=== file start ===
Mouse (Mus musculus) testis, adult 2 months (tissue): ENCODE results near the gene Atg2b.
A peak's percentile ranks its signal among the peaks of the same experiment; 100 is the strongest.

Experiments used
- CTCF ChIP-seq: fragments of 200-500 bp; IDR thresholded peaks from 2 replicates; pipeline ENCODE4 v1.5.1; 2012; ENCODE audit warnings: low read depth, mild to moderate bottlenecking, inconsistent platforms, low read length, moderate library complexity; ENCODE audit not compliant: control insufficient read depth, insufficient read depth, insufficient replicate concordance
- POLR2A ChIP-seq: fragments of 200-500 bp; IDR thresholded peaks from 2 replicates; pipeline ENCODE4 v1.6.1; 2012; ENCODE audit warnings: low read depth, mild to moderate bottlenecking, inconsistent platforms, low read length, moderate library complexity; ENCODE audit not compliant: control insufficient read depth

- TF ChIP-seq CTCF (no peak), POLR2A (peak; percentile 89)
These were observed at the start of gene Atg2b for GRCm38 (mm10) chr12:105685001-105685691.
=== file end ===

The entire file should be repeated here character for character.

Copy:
Mouse (Mus musculus) testis, adult 2 months (tissue): ENCODE results near the gene Atg2b.
A peak's percentile ranks its signal among the peaks of the same experiment; 100 is the strongest.

Experiments used
- CTCF ChIP-seq: fragments of 200-500 bp; IDR thresholded peaks from 2 replicates; pipeline ENCODE4 v1.5.1; 2012; ENCODE audit warnings: low read depth, mild to moderate bottlenecking, inconsistent platforms, low read length, moderate library complexity; ENCODE audit not compliant: control insufficient read depth, insufficient read depth, insufficient replicate concordance
- POLR2A ChIP-seq: fragments of 200-500 bp; IDR thresholded peaks from 2 replicates; pipeline ENCODE4 v1.6.1; 2012; ENCODE audit warnings: low read depth, mild to moderate bottlenecking, inconsistent platforms, low read length, moderate library complexity; ENCODE audit not compliant: control insufficient read depth

- TF ChIP-seq CTCF (no peak), POLR2A (peak; percentile 89)
These were observed at the start of gene Atg2b for GRCm38 (mm10) chr12:105685001-105685691.